My mood? The question is blind on one side, you know. It shuts out too much. But let us proceed—my mood. There is this: I always feel like I deserve a reward, but I also feel like I'm worthless. The two thoughts, they are there on top of each other, potato peels and banana skins in, what, the garbage can of my psyche.
Being a neurotic is like having a slum for a soul. Nothing is right. It's all délabré... I mean dodgy, perhaps you say. A slipshod equivalent of a core identity that is properly aligned, of a brain with drywall that stays dry, of a brain with floors that don't dent if your foot goes wrong. Other people have ground rules that hold together: the floors meet the walls, and these meet the ceilings. Whereas I must live in a parody. My ground rules gape wide. If my worldview were an apartment, I wouldn't have a floor. I'd have some floorboards that more or less held together. I'd spend all my time pretending that was a floor.
Another way of putting it. Consider the personality as a government. My personality would be Hungary under the Soviets: a command-and-control apparatus with no responsibility for producing results. Every motion a motion that is subordinated, not original; every choice merely a case of knuckling under to a directive. But with no consequences if nothing gets done. My psyche and the communists... they have no decency. Look what they do with goal setting. The goals get set and then the bookkeeping turns out to be a joke, and I have to pretend that's normal.
Dissidents wrote novellas about life under bureaucracy—far-fetched satires published in the West, they had drawings on the cover that showed bent-wire figures dancing above ruled lines that sketched us infinity. The dissidents made literature, Philip Roth said so, but the bureaucracy they wrote about, that world-historic nightmare, it was just me: a piled-up, elaborate version of my personality, with hallways and rulebooks and staplers, and someplace a Soviet army hanging around to make sure it all held together. People had to have a government piled on top of them before they behaved in the way I behave every day. They needed a secret police and a one-party state so their lives could be thwarted and misformed. My life just grows that way.
I first thought of this when reading Milos Forman's autobiography. All he wanted was to live his life, and he knew how to do it. But authority kept getting in the way, authority that made sure nothing got done. Set him loose in Hollywood and he flourished.
I read this, the Forman book, a long time ago. A dozen years, I guess. Since then my life has advanced in no way at all. I live in a stasis that never decamps. My present decade feels like the decade before, which itself was nothing to write home about, a lot of sitting in a small room and fiddling with the controls for producing momentary pleasures—downloads, bookmarks, that kind of thing. Menus, comments. A world revolution is taking place and I'm looking at posts about Woody Allen. I'm slumped, my posture is terrible.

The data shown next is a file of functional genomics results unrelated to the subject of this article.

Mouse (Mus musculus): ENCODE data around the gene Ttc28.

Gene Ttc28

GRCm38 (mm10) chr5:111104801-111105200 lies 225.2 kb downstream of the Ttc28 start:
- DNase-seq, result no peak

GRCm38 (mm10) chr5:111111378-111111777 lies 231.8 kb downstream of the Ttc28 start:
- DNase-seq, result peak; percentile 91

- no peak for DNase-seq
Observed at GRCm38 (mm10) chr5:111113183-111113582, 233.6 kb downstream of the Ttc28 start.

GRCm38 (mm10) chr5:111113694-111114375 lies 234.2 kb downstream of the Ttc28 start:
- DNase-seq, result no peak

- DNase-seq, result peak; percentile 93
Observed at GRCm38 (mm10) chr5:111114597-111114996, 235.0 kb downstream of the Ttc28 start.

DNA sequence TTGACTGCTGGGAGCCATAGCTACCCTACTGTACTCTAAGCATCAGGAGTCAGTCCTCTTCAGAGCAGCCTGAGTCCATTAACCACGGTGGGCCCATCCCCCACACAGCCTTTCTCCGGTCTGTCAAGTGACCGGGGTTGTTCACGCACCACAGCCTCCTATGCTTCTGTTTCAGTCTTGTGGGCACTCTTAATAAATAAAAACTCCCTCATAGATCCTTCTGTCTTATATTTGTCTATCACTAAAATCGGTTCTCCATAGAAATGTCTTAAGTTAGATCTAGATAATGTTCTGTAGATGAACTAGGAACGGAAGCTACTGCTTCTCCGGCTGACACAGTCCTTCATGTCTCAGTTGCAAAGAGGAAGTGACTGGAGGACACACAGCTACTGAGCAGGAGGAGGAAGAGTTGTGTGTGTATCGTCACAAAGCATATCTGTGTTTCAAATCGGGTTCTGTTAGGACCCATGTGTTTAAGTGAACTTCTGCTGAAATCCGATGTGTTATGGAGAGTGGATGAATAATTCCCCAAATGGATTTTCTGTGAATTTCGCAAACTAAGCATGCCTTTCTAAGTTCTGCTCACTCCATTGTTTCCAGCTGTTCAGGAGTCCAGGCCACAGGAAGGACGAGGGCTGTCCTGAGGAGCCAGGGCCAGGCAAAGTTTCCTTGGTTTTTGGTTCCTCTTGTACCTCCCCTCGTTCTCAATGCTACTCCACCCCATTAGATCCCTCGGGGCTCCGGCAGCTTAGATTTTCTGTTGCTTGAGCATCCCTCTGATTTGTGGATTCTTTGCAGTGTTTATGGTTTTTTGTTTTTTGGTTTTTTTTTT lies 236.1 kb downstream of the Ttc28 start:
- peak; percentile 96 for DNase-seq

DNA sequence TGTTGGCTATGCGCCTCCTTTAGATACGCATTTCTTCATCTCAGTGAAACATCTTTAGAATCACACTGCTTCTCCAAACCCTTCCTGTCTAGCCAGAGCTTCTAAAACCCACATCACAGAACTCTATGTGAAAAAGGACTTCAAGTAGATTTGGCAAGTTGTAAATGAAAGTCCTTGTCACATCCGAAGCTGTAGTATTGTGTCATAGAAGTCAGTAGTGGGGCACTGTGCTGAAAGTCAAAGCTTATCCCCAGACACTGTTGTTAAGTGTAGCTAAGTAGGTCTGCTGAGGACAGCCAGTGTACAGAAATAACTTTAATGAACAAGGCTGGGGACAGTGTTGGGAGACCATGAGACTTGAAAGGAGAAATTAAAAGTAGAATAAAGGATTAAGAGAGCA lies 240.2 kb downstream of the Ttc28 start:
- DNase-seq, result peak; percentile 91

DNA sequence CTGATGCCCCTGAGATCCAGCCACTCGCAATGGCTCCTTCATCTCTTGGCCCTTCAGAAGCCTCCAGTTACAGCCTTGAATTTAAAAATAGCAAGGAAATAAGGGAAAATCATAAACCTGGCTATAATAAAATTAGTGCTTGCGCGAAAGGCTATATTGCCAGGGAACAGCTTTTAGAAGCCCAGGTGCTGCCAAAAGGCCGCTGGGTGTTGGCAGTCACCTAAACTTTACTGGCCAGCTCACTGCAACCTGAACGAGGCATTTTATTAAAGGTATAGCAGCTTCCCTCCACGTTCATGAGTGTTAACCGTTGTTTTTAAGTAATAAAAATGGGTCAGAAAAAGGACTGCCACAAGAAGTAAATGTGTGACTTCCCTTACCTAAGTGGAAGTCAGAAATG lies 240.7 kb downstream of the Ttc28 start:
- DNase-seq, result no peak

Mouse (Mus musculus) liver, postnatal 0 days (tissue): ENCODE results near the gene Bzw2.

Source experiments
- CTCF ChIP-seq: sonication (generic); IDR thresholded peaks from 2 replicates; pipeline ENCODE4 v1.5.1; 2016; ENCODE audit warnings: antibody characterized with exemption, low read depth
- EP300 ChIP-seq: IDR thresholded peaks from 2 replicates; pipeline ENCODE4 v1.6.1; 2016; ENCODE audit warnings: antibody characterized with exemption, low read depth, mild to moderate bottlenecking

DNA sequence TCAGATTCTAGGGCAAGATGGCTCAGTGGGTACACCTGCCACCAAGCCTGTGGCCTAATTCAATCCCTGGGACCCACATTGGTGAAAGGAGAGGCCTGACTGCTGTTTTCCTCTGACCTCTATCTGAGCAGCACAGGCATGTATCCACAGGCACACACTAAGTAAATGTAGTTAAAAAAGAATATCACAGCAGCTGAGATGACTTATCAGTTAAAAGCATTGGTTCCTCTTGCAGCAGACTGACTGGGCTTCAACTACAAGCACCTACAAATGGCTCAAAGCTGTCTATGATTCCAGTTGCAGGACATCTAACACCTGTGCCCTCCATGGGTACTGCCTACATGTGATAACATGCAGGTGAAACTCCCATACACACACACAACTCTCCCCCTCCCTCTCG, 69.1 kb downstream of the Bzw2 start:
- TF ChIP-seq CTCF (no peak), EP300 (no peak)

The saddest thing is that I'm taking part in this revolution. It is one of certain difficult equivalents, you understand. In the case of this revolution, to act is not precisely to do. To take part is not to do! The world revolution in information, please follow, that we discuss—it floats atop a different sort of action. This action is the massed doings of small people, and they waste time or they save time, but they never use time. They squander their attention or they take a short cut to get results. That is the Internet. You are never doing the action. You are getting around an action—the shortcuts, email, you know—or you're hanging like pig's meat before the screen and pretending that a next moment doesn't have to follow, that you don't have to unhitch your jaw and learn to live again. I mean reading BuzzFeed, the Woody Allen comments.
So, my mood. My mood is my posture, and my posture is the world we must live in now. The revolution we live, that of information, it is built on my posture. History is built upon my slump. I have a head like the deceased People's and Worker's State of Hungary, and a spine that is a contrived piece of spaghetti, a makeshift that has arrived at this condition because the Internet, subtly imperative, suggests that it desires as much. To review BuzzFeed enough hours a day, it is better if your spine is not quite there, and I arrange this. By inertia I join history. By self-folding I fit myself for the unfolding of the new world consciousness. That is my part in the millennium.
You ask my mood. Very well, there it is.